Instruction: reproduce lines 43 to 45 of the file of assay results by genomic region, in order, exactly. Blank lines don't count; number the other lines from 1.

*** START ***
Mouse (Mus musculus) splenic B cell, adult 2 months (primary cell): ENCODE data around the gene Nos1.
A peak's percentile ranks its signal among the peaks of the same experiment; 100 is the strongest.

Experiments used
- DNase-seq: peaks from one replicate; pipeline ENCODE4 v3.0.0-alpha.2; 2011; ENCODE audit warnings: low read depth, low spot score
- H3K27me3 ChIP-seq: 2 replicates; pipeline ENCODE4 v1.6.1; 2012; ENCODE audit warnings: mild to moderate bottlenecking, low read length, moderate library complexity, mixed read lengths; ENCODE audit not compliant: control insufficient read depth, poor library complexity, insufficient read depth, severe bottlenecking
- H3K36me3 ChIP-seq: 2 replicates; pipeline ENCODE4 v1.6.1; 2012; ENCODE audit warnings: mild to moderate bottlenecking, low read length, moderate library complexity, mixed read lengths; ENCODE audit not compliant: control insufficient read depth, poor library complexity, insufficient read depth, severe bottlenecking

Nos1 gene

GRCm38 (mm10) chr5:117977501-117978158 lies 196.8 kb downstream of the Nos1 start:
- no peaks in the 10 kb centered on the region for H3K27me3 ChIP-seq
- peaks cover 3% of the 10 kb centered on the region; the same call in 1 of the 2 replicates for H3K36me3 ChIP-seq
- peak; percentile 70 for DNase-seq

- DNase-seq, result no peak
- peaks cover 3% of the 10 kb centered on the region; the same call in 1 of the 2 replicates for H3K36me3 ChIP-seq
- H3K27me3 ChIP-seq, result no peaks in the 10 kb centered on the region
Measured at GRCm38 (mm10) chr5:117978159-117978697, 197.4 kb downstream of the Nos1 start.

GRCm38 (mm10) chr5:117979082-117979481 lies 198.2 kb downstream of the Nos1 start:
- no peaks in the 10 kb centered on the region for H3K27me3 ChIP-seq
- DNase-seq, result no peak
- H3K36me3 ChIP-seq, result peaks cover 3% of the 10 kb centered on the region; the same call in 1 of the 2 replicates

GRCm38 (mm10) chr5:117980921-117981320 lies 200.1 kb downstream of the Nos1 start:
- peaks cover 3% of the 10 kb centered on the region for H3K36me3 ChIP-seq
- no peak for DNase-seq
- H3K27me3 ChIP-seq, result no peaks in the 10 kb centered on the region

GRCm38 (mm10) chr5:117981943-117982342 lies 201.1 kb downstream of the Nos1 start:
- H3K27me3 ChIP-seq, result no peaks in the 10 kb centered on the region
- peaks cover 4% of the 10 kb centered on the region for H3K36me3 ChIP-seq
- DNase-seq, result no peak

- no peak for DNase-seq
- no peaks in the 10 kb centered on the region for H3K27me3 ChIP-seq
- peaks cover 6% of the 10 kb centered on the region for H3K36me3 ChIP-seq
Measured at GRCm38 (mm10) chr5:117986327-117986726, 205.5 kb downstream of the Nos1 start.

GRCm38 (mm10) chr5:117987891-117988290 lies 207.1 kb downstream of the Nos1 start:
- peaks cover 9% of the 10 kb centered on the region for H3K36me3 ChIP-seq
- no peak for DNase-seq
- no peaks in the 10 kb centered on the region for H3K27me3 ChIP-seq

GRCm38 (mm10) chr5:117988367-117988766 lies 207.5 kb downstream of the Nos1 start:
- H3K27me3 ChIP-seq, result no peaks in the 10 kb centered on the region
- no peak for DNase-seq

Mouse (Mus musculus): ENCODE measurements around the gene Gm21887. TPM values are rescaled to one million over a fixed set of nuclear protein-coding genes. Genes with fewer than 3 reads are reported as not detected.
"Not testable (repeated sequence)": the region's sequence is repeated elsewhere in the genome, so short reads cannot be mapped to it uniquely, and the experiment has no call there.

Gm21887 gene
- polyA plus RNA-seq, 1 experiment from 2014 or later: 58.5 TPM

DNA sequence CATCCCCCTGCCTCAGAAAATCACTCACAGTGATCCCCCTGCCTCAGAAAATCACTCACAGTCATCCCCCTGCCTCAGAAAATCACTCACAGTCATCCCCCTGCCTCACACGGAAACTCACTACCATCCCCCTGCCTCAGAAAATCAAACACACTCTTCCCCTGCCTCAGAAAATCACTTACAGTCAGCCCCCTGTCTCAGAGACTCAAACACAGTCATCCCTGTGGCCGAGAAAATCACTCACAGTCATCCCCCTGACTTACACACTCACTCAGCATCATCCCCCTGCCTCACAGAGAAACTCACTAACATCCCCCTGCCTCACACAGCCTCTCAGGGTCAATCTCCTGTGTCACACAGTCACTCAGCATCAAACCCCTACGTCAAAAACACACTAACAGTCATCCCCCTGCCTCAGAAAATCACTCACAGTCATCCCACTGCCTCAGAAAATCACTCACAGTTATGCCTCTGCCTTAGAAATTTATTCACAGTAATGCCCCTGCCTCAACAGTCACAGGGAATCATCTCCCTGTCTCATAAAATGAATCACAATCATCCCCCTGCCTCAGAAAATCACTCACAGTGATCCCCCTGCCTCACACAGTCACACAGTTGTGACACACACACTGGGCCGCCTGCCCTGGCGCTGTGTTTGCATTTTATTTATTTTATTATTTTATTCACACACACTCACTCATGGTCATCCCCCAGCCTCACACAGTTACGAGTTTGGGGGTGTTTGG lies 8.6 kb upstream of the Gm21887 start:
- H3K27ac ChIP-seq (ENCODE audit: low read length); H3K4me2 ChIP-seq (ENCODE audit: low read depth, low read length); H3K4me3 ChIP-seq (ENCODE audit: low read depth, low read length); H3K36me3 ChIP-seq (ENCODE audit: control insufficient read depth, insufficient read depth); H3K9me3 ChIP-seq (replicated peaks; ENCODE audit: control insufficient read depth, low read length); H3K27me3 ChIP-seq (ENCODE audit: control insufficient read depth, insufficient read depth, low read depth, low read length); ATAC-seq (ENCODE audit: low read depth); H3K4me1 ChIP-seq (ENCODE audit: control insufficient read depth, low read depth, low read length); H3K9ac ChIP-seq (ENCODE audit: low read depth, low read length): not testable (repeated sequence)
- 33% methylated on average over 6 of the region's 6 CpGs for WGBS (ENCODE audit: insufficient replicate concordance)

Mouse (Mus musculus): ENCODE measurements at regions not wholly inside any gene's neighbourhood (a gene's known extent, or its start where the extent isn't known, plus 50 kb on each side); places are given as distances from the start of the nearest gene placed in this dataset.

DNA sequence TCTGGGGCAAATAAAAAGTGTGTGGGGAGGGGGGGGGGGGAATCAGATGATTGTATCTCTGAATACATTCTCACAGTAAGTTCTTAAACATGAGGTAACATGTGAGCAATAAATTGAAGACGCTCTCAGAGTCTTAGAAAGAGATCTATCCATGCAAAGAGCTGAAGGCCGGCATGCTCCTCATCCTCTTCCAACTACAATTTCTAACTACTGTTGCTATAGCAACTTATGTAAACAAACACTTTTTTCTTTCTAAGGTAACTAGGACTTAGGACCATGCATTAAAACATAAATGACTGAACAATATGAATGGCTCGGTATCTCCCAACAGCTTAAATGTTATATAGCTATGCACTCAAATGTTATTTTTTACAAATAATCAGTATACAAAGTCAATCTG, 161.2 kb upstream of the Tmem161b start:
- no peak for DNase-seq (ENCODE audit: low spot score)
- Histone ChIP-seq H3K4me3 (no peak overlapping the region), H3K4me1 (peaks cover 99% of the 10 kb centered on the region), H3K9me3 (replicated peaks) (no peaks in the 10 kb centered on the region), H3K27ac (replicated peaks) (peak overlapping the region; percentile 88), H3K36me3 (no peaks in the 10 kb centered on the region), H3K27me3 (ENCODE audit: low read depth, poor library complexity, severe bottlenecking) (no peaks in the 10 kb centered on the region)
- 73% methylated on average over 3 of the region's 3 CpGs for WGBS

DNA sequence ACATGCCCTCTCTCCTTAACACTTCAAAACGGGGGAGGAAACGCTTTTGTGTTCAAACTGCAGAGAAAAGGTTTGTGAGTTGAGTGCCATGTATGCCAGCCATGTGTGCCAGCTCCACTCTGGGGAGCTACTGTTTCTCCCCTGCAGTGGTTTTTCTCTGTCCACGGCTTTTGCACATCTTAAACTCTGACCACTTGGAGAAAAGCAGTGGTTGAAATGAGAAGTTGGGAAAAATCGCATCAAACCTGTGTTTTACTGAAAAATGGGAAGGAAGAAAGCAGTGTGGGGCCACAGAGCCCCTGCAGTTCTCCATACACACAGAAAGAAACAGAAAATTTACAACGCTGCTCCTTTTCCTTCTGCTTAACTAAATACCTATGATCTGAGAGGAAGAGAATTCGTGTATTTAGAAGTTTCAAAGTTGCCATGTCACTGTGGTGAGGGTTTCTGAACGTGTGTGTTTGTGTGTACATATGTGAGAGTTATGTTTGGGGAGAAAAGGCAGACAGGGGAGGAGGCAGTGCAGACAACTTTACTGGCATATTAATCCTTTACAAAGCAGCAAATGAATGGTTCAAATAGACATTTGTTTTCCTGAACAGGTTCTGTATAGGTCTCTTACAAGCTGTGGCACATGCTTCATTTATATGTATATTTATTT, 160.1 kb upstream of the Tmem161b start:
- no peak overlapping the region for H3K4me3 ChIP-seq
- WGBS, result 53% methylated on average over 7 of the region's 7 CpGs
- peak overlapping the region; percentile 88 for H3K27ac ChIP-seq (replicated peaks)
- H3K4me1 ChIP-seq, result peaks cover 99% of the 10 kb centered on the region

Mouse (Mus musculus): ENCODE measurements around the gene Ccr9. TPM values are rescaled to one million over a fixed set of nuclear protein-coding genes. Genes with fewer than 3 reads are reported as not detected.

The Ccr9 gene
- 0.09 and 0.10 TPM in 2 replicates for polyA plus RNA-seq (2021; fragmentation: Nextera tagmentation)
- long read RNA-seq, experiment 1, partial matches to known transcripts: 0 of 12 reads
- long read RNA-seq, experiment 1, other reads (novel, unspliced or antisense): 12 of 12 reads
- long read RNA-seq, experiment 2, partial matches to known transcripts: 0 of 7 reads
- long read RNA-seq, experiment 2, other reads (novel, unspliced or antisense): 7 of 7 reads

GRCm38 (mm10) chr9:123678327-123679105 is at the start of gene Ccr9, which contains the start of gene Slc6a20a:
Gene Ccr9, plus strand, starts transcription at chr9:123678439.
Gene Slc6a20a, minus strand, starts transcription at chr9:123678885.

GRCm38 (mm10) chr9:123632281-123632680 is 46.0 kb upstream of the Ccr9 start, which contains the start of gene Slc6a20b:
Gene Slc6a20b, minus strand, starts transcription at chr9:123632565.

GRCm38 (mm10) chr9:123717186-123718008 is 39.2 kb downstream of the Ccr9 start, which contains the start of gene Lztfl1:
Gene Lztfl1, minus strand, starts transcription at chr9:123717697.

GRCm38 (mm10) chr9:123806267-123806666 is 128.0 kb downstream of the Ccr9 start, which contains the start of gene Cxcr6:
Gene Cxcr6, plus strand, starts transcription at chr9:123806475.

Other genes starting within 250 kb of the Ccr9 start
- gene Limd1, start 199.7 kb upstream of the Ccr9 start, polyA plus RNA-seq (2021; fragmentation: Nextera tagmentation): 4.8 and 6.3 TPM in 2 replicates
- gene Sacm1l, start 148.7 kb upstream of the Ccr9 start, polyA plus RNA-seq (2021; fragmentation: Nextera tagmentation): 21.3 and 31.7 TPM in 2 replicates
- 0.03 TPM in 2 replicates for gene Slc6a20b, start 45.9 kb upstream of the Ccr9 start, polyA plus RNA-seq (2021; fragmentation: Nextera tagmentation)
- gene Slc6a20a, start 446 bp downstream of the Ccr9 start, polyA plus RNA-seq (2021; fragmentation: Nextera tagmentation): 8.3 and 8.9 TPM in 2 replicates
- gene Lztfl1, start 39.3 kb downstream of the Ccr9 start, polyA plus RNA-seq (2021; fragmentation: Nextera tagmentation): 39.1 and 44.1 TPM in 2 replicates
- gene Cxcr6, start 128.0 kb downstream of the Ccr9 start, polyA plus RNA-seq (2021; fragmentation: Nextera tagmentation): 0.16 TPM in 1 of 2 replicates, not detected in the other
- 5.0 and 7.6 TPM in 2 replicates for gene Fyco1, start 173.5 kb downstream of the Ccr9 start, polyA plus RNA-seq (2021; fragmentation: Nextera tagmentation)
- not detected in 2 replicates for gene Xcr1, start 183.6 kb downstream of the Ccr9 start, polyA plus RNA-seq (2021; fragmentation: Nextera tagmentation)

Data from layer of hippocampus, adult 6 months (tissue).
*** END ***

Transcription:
DNA sequence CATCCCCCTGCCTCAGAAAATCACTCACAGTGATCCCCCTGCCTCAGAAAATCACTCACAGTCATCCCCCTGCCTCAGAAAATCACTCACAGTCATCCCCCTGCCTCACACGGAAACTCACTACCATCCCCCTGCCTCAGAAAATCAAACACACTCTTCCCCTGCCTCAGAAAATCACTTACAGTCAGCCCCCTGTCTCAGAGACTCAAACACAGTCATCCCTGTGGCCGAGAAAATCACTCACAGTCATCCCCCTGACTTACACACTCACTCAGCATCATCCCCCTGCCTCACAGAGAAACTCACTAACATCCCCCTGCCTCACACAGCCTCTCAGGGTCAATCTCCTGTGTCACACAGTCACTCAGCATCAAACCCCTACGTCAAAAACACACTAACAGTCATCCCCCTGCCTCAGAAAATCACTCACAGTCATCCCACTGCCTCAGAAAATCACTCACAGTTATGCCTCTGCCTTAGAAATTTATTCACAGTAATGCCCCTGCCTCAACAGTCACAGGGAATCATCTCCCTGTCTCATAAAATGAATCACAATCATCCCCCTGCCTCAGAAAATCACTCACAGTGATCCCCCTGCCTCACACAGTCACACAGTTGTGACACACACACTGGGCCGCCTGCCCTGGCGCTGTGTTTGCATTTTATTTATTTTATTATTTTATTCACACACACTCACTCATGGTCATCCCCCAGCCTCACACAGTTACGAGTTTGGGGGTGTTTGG lies 8.6 kb upstream of the Gm21887 start:
- H3K27ac ChIP-seq (ENCODE audit: low read length); H3K4me2 ChIP-seq (ENCODE audit: low read depth, low read length); H3K4me3 ChIP-seq (ENCODE audit: low read depth, low read length); H3K36me3 ChIP-seq (ENCODE audit: control insufficient read depth, insufficient read depth); H3K9me3 ChIP-seq (replicated peaks; ENCODE audit: control insufficient read depth, low read length); H3K27me3 ChIP-seq (ENCODE audit: control insufficient read depth, insufficient read depth, low read depth, low read length); ATAC-seq (ENCODE audit: low read depth); H3K4me1 ChIP-seq (ENCODE audit: control insufficient read depth, low read depth, low read length); H3K9ac ChIP-seq (ENCODE audit: low read depth, low read length): not testable (repeated sequence)
- 33% methylated on average over 6 of the region's 6 CpGs for WGBS (ENCODE audit: insufficient replicate concordance)